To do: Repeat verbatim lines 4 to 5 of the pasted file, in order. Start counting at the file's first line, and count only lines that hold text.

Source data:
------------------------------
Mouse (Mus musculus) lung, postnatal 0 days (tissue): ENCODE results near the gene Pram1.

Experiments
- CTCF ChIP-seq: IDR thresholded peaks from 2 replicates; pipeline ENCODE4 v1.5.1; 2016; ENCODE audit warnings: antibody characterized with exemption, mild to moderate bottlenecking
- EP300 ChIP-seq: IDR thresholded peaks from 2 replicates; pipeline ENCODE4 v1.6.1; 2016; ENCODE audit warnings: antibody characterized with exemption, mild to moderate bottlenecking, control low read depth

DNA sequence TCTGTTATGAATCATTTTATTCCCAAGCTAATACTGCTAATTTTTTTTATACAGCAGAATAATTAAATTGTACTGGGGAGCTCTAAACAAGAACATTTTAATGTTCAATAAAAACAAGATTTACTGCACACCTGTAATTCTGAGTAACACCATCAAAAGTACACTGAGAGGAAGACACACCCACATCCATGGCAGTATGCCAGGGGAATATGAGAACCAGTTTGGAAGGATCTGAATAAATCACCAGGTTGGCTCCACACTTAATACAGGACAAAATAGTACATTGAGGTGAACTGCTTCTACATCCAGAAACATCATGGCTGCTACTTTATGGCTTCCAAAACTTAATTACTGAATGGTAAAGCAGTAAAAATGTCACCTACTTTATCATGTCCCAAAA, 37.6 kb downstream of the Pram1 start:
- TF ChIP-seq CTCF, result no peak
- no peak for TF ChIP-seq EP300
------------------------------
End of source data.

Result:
- EP300 ChIP-seq: IDR thresholded peaks from 2 replicates; pipeline ENCODE4 v1.6.1; 2016; ENCODE audit warnings: antibody characterized with exemption, mild to moderate bottlenecking, control low read depth

DNA sequence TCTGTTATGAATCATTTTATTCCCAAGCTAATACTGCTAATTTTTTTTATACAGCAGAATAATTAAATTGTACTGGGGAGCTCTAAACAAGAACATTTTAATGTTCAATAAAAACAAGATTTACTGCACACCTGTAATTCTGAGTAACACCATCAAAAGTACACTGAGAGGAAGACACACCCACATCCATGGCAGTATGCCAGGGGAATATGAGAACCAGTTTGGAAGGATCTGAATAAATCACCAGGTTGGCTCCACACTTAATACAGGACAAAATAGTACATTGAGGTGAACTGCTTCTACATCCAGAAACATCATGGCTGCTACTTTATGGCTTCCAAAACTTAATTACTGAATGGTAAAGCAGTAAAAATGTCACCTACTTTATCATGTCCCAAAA, 37.6 kb downstream of the Pram1 start: